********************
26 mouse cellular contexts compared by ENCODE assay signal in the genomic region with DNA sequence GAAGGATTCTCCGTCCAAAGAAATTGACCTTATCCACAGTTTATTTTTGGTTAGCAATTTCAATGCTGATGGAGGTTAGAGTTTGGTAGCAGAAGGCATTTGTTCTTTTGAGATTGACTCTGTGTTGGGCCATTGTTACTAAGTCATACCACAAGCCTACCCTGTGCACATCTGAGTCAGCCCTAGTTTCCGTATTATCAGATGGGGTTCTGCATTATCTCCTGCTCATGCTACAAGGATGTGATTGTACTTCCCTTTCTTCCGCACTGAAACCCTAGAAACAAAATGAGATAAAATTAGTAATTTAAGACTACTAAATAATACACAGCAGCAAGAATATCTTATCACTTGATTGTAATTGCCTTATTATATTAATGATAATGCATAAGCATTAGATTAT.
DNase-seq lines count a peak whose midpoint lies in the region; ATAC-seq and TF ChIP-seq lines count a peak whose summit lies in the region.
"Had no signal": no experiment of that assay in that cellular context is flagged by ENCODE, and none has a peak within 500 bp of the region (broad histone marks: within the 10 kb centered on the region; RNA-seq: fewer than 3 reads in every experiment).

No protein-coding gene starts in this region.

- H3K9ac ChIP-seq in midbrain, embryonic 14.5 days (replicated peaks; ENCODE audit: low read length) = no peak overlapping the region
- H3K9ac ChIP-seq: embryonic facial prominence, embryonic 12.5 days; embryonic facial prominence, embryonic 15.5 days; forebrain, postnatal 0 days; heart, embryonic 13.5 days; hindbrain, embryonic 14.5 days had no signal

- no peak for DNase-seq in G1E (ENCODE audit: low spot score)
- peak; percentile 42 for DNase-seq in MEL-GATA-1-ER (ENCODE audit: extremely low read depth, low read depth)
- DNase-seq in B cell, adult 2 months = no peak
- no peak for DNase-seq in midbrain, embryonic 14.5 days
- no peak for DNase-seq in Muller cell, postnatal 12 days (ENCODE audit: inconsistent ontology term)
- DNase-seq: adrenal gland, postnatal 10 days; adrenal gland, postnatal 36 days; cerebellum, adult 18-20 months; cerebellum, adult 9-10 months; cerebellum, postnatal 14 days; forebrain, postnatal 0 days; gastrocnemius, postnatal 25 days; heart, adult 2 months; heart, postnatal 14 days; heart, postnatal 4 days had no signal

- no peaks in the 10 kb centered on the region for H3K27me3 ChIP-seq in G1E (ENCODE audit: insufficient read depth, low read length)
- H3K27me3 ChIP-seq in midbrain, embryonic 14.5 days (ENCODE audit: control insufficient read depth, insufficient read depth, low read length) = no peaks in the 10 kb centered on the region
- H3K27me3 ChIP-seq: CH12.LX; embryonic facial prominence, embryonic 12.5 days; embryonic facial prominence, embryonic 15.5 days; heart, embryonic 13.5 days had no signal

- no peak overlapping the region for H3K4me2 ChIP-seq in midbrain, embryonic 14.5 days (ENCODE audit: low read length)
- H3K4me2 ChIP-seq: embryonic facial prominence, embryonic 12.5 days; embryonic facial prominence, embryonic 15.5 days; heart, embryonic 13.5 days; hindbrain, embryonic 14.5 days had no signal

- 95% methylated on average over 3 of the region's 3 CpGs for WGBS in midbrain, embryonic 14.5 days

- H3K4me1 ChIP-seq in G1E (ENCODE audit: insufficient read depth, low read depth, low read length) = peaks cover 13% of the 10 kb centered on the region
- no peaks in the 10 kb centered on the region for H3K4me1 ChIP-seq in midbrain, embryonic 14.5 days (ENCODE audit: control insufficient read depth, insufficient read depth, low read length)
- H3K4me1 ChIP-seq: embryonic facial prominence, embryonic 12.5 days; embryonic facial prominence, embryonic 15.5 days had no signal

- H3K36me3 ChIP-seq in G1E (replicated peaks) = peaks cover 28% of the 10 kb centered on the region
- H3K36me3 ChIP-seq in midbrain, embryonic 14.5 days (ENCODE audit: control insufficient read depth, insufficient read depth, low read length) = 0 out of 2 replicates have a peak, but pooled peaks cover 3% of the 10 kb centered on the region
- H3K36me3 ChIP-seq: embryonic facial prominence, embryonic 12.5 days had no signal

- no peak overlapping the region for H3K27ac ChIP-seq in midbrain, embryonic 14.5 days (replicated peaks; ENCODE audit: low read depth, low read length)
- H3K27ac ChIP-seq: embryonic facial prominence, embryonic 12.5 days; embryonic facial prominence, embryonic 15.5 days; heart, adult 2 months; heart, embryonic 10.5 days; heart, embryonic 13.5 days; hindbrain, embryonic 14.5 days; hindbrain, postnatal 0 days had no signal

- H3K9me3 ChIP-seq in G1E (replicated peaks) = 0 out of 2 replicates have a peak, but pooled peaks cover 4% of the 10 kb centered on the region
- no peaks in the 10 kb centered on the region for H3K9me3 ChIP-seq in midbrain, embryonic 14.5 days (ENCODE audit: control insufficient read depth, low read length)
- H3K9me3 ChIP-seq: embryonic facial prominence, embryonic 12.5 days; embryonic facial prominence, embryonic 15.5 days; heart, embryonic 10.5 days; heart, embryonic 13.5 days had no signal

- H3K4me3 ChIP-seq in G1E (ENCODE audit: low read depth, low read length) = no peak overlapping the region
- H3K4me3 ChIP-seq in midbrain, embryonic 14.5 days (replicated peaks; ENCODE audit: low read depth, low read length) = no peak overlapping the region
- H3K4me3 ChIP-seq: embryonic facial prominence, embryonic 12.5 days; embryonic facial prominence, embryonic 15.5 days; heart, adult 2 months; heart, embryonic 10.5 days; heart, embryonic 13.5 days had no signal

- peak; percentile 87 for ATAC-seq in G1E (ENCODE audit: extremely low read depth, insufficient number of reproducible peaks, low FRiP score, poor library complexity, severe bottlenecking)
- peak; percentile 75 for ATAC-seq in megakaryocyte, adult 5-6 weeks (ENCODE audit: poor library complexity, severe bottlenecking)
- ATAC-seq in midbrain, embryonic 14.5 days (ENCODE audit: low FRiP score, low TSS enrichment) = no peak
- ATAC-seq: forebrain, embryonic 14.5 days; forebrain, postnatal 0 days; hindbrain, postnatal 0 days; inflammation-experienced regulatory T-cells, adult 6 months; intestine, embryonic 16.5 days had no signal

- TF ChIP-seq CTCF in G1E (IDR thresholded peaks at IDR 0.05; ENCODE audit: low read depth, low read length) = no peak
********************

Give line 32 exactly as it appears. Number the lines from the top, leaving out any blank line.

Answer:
- H3K4me3 ChIP-seq: embryonic facial prominence, embryonic 12.5 days; embryonic facial prominence, embryonic 15.5 days; heart, adult 2 months; heart, embryonic 10.5 days; heart, embryonic 13.5 days had no signal